These two factors result in a speed/torque curve that has a roughly flat region of constant torque at low step rates, and then a region where the torque roughly halves with each doubling of step rate (i.e., this region can be considered as approximating to a constant power region of the curve, as RPM multiplied by torque equals). The absolute maximum step rate is reached when the motor can no longer generate sufficient torque to overcome the mechanical load that it is driving. Figure 1 shows an "idealised" torque versus step rate curve that illustrates this characteristic; it also illustrates another important characteristic of stepper motors, that if you double the drive voltage, you double the step rate that the motor can achieve for a given torque output. Typically, with modern bipolar "chopper" drives, stepper motors can be driven at up to 20 times the nominal voltage that is required to drive the rated current through their coils; this increase in drive voltage consequently has a very beneficial effect in terms of the torque that a motor can generate at higher step rates.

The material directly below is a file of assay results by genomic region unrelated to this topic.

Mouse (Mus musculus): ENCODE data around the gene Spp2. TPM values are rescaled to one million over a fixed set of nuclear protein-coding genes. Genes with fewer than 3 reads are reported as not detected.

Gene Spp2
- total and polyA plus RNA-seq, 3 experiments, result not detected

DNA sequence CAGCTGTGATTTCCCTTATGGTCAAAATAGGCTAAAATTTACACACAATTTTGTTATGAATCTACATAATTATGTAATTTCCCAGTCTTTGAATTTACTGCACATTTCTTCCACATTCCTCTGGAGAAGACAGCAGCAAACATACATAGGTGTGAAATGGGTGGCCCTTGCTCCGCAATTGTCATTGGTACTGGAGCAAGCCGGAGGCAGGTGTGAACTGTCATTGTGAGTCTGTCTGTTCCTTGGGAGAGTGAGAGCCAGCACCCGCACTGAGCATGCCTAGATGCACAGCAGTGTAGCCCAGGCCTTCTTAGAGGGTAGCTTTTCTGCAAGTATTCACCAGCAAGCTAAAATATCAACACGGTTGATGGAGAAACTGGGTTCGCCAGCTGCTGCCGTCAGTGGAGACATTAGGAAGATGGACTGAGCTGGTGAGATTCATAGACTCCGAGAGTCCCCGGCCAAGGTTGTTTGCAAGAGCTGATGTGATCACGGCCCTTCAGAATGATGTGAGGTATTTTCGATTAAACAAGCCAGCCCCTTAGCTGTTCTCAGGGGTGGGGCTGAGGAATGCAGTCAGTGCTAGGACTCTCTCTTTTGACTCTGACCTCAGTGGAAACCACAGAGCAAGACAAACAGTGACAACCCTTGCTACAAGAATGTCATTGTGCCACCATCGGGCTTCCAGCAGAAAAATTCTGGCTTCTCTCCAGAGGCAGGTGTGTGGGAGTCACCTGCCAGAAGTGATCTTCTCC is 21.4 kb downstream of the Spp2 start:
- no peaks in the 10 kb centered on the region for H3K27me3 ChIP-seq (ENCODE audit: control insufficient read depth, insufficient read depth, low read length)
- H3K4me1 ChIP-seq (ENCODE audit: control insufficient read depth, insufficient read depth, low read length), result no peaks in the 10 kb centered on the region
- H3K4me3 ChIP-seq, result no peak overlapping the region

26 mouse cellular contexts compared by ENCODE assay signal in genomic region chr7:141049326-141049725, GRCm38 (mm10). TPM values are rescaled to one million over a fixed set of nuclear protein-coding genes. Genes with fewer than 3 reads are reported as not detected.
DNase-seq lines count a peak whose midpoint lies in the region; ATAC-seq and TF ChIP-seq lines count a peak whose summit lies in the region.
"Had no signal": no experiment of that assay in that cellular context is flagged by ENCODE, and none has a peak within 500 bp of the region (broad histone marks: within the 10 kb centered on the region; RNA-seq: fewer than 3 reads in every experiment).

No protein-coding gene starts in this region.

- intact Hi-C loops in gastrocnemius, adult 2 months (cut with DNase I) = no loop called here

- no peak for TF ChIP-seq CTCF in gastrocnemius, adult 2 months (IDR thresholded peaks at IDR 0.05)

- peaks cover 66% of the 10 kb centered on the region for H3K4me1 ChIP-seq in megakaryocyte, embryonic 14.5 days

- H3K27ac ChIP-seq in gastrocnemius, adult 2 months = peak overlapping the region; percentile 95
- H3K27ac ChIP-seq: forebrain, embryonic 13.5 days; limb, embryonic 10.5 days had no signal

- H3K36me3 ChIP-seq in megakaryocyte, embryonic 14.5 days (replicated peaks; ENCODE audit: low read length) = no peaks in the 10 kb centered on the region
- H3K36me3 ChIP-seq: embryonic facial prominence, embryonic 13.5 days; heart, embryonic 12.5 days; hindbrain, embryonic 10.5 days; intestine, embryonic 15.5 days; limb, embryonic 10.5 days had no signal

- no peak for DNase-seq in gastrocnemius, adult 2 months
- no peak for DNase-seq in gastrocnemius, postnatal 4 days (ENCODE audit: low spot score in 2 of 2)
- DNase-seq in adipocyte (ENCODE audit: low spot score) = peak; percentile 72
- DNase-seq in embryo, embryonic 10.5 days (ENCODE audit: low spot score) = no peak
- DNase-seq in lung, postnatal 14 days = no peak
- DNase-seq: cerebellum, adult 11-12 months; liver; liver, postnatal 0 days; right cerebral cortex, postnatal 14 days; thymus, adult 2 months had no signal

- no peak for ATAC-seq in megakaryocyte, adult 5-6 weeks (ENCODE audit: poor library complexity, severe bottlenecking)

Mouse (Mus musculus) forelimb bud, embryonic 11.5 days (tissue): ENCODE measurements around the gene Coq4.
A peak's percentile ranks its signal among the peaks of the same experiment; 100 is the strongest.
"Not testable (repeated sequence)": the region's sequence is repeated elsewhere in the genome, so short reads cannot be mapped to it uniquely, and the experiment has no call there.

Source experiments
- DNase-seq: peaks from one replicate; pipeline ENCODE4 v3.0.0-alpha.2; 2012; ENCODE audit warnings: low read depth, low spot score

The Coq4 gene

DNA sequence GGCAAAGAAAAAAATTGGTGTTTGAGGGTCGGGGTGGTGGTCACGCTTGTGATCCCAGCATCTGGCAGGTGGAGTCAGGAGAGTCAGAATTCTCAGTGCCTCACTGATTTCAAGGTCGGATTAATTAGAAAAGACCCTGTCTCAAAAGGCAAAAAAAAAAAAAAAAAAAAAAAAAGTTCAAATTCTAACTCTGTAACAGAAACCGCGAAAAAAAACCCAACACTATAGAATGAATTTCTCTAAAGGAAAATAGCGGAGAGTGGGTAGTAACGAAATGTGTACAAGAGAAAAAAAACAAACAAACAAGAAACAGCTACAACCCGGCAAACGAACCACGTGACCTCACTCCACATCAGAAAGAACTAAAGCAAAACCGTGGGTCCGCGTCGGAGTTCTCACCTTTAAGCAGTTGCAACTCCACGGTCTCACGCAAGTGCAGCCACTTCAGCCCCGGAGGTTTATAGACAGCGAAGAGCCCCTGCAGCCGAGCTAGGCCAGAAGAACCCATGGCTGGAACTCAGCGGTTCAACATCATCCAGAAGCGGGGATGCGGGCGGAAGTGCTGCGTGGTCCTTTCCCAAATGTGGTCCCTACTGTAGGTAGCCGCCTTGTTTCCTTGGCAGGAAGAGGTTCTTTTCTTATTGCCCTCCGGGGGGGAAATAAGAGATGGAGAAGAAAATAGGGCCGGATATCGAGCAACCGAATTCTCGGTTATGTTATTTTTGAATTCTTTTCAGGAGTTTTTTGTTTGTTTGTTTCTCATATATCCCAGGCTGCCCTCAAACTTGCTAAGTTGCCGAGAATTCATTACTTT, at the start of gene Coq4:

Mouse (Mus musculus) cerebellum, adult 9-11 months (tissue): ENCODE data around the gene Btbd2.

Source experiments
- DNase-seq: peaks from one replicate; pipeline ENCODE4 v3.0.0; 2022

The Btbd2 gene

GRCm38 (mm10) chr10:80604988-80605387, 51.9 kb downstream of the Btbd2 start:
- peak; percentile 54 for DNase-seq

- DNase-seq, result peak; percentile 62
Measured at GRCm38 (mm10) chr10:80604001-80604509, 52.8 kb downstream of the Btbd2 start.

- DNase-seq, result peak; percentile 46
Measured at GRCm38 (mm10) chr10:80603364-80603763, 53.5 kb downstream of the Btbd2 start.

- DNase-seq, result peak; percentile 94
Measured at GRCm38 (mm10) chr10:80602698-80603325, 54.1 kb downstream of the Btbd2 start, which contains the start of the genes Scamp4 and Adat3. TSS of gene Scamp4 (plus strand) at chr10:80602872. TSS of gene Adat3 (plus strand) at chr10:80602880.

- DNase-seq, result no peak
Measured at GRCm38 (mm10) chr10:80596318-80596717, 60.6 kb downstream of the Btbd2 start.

Figure 1: Torque vs Step rate for an "ideal" stepper

So, going back to the three motors under test, what I was seeing was mostly a natural consequence of the different inductances of the motor coils. The Taig 1A/phase motor has the highest inductance; in comparison, the Arc Eurotrade motor, rated at 2.5A/phase for a very similar torque, will have something like 1/3 of the number of turns in its coils (as the magnetic flux generated by a coil, and hence the motor torque, is proportional to Amp-turns) and consequently will have a much lower inductance (as the inductance is proportional to the square of the number of turns). Hence, using the same power supply voltage, the Arc Eurotrade motor can achieve a much higher maximum step rate for the same mechanical load, even though the driver I was using can only at best drive it at 2/5ths of its rated current. At this maximum step rate, the factors mentioned above were in any case limiting the current through the motor to below its current rating, so the fact that the controller could not deliver the rated current was not relevant anyway.